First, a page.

ULEZ: Boundary map, start date and everything you need to know

·3 min read
Pressure grows on London drivers to junk polluting vehicles for greener alternatives  (Rex)
Pressure grows on London drivers to junk polluting vehicles for greener alternatives (Rex)

London’s Ultra-Low Emission Zone (ULEZ), which requires vehicles that do not meet tough exhaust standards to pay an entry toll, is having its boundary expanded from 25 October.

The zone, first introduced in April 2019, currently only covers central London but will be greatly extended to reach the North Circular (A406) and South Circular (A205) roads orbiting the city, although those routes themselves will be exempt from the new charge.

The ULEZ, now 18 times larger than its original form, will be in operation 24-hours a day, every day of the year, with the sole exception being Christmas Day on 25 December.

Even a brief passage through the zone in a non-compliant car or leaving one parked inside the new boundary without its being driven will incur a charge as part of tightening emissions requirements, intended to encourage drivers to swap their older models for greener alternatives.

The daily charge amounts to £12.50 for most vehicle types, including cars, motorcycles and vans, but any weighing more than 3.5 tonnes like lorries, buses and coaches will have to shell out £100.

“We would prefer vehicle owners to use a vehicle that meets the required emissions standards rather than pay the daily charge,” Transport for London (TfL) says of the rising cost to drivers.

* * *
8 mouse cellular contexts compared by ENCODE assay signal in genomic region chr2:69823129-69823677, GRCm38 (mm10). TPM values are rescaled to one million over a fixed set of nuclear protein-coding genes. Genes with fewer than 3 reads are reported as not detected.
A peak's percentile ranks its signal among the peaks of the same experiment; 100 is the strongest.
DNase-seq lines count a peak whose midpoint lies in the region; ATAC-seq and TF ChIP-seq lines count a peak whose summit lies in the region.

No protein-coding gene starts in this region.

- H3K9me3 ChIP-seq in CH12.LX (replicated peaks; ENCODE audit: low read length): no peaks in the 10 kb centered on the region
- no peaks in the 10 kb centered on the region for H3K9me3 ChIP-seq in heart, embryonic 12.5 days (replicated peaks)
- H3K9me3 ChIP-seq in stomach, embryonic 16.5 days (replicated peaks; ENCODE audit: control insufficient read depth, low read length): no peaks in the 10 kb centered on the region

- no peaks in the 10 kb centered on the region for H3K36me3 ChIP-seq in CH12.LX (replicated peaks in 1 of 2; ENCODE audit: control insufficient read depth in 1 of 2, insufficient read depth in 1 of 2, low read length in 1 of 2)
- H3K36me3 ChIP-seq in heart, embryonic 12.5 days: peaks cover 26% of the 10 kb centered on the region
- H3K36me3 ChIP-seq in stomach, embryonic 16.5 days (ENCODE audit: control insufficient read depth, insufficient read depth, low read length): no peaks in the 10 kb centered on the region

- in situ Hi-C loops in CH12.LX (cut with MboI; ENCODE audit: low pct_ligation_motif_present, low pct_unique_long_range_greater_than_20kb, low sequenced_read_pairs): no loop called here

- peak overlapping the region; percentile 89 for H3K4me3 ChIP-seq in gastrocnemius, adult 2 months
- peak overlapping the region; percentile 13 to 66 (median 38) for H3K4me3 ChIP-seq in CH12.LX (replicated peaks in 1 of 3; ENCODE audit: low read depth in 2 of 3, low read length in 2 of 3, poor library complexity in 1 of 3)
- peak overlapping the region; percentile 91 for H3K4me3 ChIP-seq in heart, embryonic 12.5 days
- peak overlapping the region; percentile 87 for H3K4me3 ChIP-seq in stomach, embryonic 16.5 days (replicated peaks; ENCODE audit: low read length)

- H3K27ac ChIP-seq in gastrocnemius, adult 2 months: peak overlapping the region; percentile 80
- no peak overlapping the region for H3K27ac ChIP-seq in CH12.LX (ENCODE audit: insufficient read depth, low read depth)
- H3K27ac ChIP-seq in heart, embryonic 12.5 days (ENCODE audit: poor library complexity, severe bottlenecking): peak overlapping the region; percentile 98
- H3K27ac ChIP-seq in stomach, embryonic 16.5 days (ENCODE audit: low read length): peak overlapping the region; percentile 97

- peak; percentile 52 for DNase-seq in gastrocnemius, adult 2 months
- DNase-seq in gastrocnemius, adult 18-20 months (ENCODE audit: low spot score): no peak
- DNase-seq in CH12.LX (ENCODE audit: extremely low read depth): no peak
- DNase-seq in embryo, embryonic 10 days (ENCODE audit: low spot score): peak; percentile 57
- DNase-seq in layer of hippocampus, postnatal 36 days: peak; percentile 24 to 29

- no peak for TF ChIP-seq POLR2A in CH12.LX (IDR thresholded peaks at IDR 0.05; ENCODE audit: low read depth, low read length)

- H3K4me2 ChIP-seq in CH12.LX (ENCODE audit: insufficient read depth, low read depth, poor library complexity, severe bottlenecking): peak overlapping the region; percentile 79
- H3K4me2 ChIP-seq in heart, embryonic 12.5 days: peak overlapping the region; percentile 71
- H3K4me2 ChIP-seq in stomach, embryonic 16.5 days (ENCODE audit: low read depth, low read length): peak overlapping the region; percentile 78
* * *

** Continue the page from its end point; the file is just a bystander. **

Explaining the rationale behind the expansion, TfL states: “Despite recent improvements in air quality, toxic air pollution in London remains the biggest environmental risk to the health of all Londoners. It harms our lungs, worsens chronic illnesses such as asthma, lung and heart disease, and puts the health of our children at risk.

“Air pollution is not just a central London problem, with many areas across the city still exceeding the legal limits for pollution. Pollution levels are now returning to pre-pandemic levels across the capital.”

TfL says the ULEZ has had a “transformational impact” on air quality since its introduction, contributing to a 44 per cent nitrogen oxide reduction within its boundary, and pledges that all fees collected will be ploughed back into improving London’s transport network.

The following map details the revised boundary and underscores the sheer scale of the new expansion:

The expanded boundary of London’s Ultra-Low Emissions Zone (Transport for London)
The expanded boundary of London’s Ultra-Low Emissions Zone (Transport for London)

There will be no toll booths or barriers in place to enforce the charge, with cameras instead dotted around the ULEZ to read your vehicle’s number plate as it passes into the zone, before cross-referencing it against a database to determine whether a fee is due.

While TfL estimates that 100,000 cars, 35,000 vans and 3,000 lorries could “potentially be affected”, not all vehicles will be liable for the toll, with “Euro 3” motorcycles and mopeds, “Euro 4” petrol cars and vans and “Euro 6” diesel models all excused.

Although vehicles will be judged on their stated emissions rather than the exact age of a specific model, the majority of petrol cars likely to be exempt are those registered with the DVLA after 2005 and from 2015 in the case of diesel cars.

You can determine whether your own vehicle is liable for the ULEZ fee via TfL’s number plate checker and whether the area you are visiting is within its boundary via the same organisation’s postcode checker.

Drivers are also reminded that the above is in addition to the Congestion Charge, which costs £15 per day for anyone entering central London between 7am and 10pm every day, again barring Christmas Day.

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